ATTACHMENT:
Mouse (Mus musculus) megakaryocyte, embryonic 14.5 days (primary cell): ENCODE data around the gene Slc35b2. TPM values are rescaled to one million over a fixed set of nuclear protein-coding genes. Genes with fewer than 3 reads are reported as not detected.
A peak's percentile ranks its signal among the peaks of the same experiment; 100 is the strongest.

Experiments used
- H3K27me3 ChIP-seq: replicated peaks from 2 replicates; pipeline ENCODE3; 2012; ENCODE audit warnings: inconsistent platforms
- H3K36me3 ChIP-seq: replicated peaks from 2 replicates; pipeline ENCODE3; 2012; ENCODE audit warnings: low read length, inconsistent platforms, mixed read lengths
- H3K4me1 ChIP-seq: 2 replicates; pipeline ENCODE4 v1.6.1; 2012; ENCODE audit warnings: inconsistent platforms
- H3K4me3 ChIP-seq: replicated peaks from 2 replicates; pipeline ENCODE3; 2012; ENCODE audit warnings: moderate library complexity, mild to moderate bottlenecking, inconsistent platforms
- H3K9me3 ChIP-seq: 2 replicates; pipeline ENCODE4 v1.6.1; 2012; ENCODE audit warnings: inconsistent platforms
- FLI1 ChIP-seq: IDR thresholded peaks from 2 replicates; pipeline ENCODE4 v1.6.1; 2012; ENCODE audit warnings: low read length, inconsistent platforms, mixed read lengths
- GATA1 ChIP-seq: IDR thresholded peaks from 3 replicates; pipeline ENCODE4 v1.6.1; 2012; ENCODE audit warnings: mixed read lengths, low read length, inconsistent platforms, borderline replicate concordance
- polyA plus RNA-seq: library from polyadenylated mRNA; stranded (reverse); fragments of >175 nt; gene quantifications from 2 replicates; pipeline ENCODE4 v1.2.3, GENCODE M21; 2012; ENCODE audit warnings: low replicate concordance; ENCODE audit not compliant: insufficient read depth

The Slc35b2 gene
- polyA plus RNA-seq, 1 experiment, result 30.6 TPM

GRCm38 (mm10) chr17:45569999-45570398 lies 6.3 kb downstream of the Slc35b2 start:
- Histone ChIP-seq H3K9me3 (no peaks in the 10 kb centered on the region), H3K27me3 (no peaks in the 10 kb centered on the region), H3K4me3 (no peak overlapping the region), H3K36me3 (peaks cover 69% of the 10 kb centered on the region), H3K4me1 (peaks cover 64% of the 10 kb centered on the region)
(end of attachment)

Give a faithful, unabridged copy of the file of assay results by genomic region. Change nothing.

Mouse (Mus musculus) megakaryocyte, embryonic 14.5 days (primary cell): ENCODE data around the gene Slc35b2. TPM values are rescaled to one million over a fixed set of nuclear protein-coding genes. Genes with fewer than 3 reads are reported as not detected.
A peak's percentile ranks its signal among the peaks of the same experiment; 100 is the strongest.

Experiments used
- H3K27me3 ChIP-seq: replicated peaks from 2 replicates; pipeline ENCODE3; 2012; ENCODE audit warnings: inconsistent platforms
- H3K36me3 ChIP-seq: replicated peaks from 2 replicates; pipeline ENCODE3; 2012; ENCODE audit warnings: low read length, inconsistent platforms, mixed read lengths
- H3K4me1 ChIP-seq: 2 replicates; pipeline ENCODE4 v1.6.1; 2012; ENCODE audit warnings: inconsistent platforms
- H3K4me3 ChIP-seq: replicated peaks from 2 replicates; pipeline ENCODE3; 2012; ENCODE audit warnings: moderate library complexity, mild to moderate bottlenecking, inconsistent platforms
- H3K9me3 ChIP-seq: 2 replicates; pipeline ENCODE4 v1.6.1; 2012; ENCODE audit warnings: inconsistent platforms
- FLI1 ChIP-seq: IDR thresholded peaks from 2 replicates; pipeline ENCODE4 v1.6.1; 2012; ENCODE audit warnings: low read length, inconsistent platforms, mixed read lengths
- GATA1 ChIP-seq: IDR thresholded peaks from 3 replicates; pipeline ENCODE4 v1.6.1; 2012; ENCODE audit warnings: mixed read lengths, low read length, inconsistent platforms, borderline replicate concordance
- polyA plus RNA-seq: library from polyadenylated mRNA; stranded (reverse); fragments of >175 nt; gene quantifications from 2 replicates; pipeline ENCODE4 v1.2.3, GENCODE M21; 2012; ENCODE audit warnings: low replicate concordance; ENCODE audit not compliant: insufficient read depth

The Slc35b2 gene
- polyA plus RNA-seq, 1 experiment, result 30.6 TPM

GRCm38 (mm10) chr17:45569999-45570398 lies 6.3 kb downstream of the Slc35b2 start:
- Histone ChIP-seq H3K9me3 (no peaks in the 10 kb centered on the region), H3K27me3 (no peaks in the 10 kb centered on the region), H3K4me3 (no peak overlapping the region), H3K36me3 (peaks cover 69% of the 10 kb centered on the region), H3K4me1 (peaks cover 64% of the 10 kb centered on the region)